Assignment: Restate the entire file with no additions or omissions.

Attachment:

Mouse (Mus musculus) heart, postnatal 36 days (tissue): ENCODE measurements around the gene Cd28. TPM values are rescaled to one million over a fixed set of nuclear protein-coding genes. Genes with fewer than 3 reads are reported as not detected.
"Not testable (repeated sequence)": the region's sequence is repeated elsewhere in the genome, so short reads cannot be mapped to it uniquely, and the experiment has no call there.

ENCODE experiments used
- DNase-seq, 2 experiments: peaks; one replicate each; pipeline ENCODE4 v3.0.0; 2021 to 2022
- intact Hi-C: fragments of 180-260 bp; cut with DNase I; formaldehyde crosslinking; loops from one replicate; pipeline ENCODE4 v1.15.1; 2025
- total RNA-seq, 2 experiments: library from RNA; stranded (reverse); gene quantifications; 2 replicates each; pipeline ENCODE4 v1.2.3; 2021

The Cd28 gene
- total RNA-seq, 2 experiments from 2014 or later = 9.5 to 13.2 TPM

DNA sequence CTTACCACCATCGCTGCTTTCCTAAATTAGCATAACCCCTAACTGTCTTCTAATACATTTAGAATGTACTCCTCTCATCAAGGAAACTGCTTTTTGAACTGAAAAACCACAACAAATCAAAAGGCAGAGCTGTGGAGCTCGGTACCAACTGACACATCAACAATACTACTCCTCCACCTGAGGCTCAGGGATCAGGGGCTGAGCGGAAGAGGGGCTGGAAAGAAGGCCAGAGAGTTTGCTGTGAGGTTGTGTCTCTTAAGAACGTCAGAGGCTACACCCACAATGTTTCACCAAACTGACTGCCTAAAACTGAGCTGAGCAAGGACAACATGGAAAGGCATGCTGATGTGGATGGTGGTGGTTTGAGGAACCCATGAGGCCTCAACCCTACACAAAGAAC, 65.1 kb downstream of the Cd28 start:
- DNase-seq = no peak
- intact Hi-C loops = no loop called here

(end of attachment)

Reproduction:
Mouse (Mus musculus) heart, postnatal 36 days (tissue): ENCODE measurements around the gene Cd28. TPM values are rescaled to one million over a fixed set of nuclear protein-coding genes. Genes with fewer than 3 reads are reported as not detected.
"Not testable (repeated sequence)": the region's sequence is repeated elsewhere in the genome, so short reads cannot be mapped to it uniquely, and the experiment has no call there.

ENCODE experiments used
- DNase-seq, 2 experiments: peaks; one replicate each; pipeline ENCODE4 v3.0.0; 2021 to 2022
- intact Hi-C: fragments of 180-260 bp; cut with DNase I; formaldehyde crosslinking; loops from one replicate; pipeline ENCODE4 v1.15.1; 2025
- total RNA-seq, 2 experiments: library from RNA; stranded (reverse); gene quantifications; 2 replicates each; pipeline ENCODE4 v1.2.3; 2021

The Cd28 gene
- total RNA-seq, 2 experiments from 2014 or later = 9.5 to 13.2 TPM

DNA sequence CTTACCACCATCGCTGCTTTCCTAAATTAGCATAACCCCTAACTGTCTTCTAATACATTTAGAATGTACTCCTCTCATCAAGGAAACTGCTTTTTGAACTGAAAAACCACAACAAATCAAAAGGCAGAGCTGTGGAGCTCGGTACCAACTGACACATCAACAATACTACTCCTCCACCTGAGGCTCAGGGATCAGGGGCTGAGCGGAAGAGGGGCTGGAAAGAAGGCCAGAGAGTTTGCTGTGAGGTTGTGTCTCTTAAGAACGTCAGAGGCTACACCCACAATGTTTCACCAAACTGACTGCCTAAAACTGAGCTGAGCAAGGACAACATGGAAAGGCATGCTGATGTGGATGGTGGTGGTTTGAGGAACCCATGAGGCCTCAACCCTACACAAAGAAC, 65.1 kb downstream of the Cd28 start:
- DNase-seq = no peak
- intact Hi-C loops = no loop called here